Last August, the UCSF Benioff Children’s Hospital in Oakland was awarded a grant for $4.1 million from the National Heart, Lung, and Blood Institute (NHLBI) to improve work on sickle cell disease. Dr. Marsha Treadwell, the hospital’s clinical scientist, said the money would be put into the facility’s Sickle Cell Care Coordination Initiative. As the initiative’s co-principal investigator, she plans to work with others to resolve issues related to sickle cell treatment for people ages 15 to 45.
Sickle cell disease, according to the Mayo Clinic, causes blood cells to take on a crescent moon shape. These rigid, misshapen cells block and damage blood vessels, resulting in slow or obstructed blood flow and lack of oxygen to parts of the body. The Centers for Disease Control estimates that about 100,000 Americans are affected by this inherited disorder. Common symptoms of sickle cell disease include anemia, frequent infections, severe pain episodes called “crises,” and growth delay. Though bone marrow transplants have the potential to cure the disease, this treatment is not yet available for most patients. Some other forms of treatment are pain-relieving medications, blood transfusions and antibiotics.
The grant money, which lasts through the year 2022, will be used to help Children’s Hospital Oakland staff improve their work with sickle cell patients, including giving healthcare providers educational materials showing the perspective of patients, involving patients and caretakers in the initiative’s advisory board, and, with their help, conducting a needs assessment to find out what barriers they see to giving patients adequate care.
Jameelah Hodge, a patient care advocate with sickle cell disease, will be working with the hospital’s initiative. “Ignorance” was one of the key problems Hodge mentioned when asked to name the three most frustrating aspects of getting proper healthcare. Hodge said she often found herself having to explain to healthcare providers how to treat her while simultaneously managing her own pain, one of the symptoms of the disease.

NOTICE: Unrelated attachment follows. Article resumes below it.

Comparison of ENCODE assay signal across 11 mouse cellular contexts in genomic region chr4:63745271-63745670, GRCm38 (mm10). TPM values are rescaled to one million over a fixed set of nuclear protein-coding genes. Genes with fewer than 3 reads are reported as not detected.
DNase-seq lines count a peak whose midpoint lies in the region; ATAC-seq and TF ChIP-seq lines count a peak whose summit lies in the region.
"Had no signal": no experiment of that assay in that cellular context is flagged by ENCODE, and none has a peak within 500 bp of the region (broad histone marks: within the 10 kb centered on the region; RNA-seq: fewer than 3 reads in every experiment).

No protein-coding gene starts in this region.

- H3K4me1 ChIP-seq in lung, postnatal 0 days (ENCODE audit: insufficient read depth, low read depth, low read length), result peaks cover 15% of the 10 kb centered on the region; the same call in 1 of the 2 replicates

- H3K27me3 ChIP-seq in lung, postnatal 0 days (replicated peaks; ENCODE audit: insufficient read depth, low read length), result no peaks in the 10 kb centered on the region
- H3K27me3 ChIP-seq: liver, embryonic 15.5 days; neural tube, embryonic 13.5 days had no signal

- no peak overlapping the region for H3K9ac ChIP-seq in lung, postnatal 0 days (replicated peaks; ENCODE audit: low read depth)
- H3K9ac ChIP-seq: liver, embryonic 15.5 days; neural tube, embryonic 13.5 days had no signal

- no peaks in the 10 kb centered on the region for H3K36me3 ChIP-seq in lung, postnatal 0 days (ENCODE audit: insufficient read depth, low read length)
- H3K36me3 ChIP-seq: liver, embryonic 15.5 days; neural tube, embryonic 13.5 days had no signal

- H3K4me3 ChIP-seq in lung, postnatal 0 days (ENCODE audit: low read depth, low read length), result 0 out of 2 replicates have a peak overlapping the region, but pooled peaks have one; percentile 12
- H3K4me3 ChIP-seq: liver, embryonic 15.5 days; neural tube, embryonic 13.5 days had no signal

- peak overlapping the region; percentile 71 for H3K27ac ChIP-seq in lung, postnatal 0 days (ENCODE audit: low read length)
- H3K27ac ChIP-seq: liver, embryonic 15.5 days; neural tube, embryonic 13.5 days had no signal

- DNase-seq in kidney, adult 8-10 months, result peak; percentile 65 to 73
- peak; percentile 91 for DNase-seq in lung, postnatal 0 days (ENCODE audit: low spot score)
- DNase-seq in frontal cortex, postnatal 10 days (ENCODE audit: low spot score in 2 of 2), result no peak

Hodge said providers’ lack of knowledge can make them disinterested while listening to patients, learning how to properly soothe them, and giving them attention in a timely manner. “I’ve had to wait for several hours for care,” said Hodge. “There are often a lot of—I hate to say—disagreements that go on between patients and providers, and then you hear a lot of providers saying they’re difficult when they come in hospitals. However, providers do not seem to realize that the continued stressful and unfavorable experiences in the ER [emergency room] have created a lack of desire to seek hospital care when it is most needed.”
Hodge said patients feel dismissed by hospital staff when discussing their own treatment. “In an attempt to make ER care less stressful for me and easier for providers that often don’t know me, I carry a letter from my doctor that has a care plan for me that explains what works best for me,” said Hodge. “I’m often told by ER doctors that my letter doesn’t matter. It actually adds to the stress of my ER visit and can be a setback to my care.”
Byron Minter, a security guard with sickle cell who works with Treadwell, said some of his symptoms include intense back and joint pain and muscle spasms which can last anywhere from several hours to several weeks at a time. He said he can go to sleep fine and wake up in a crisis. The pain can be so intense, he isn’t able to walk—let alone explain the kind of help he desperately needs.
“I started going to a hospital where I live in Contra Costa County, and they didn’t know what sickle cell was,” he said. “I had to explain it to them and they gave me pain medication. But it wasn’t really enough to take away the pain. I had to call my [previous] doctor to send faxes to explain what to do. I’ve even gone to some doctors who think you’re faking—and it hurts, you know?”
Dr. Elliott Vinchinsky, hematology oncology director at Children’s Hospital Oakland, said the initiative would attempt to address those difficulties. He said that people like Minter who were diagnosed as children and were first treated at a pediatric hospital often have trouble seeking care as adults.
“When you talk about transitioning pediatrics sickle cell kids globally, what you’re really talking about in the United States is dumping them,” he said. “There is no receptive program that has the infrastructure to take care of them. It’s a national tragedy, in my opinion, and it doesn’t work for many reasons.”
Hodge and Minter said that it is a good idea for patients to maintain their personal health records and healthy lifestyles, speak with everyone from hospital administrators to senators, and educate themselves on the disease through medical resources.
Treadwell said she looks forward to seeing these healthcare disparities disappear. She also hopes that people with sickle cell disease will engage as partners with their care providers in an effort to make the healthcare system more responsive to their needs. “It really does take a partnership,” Treadwell said.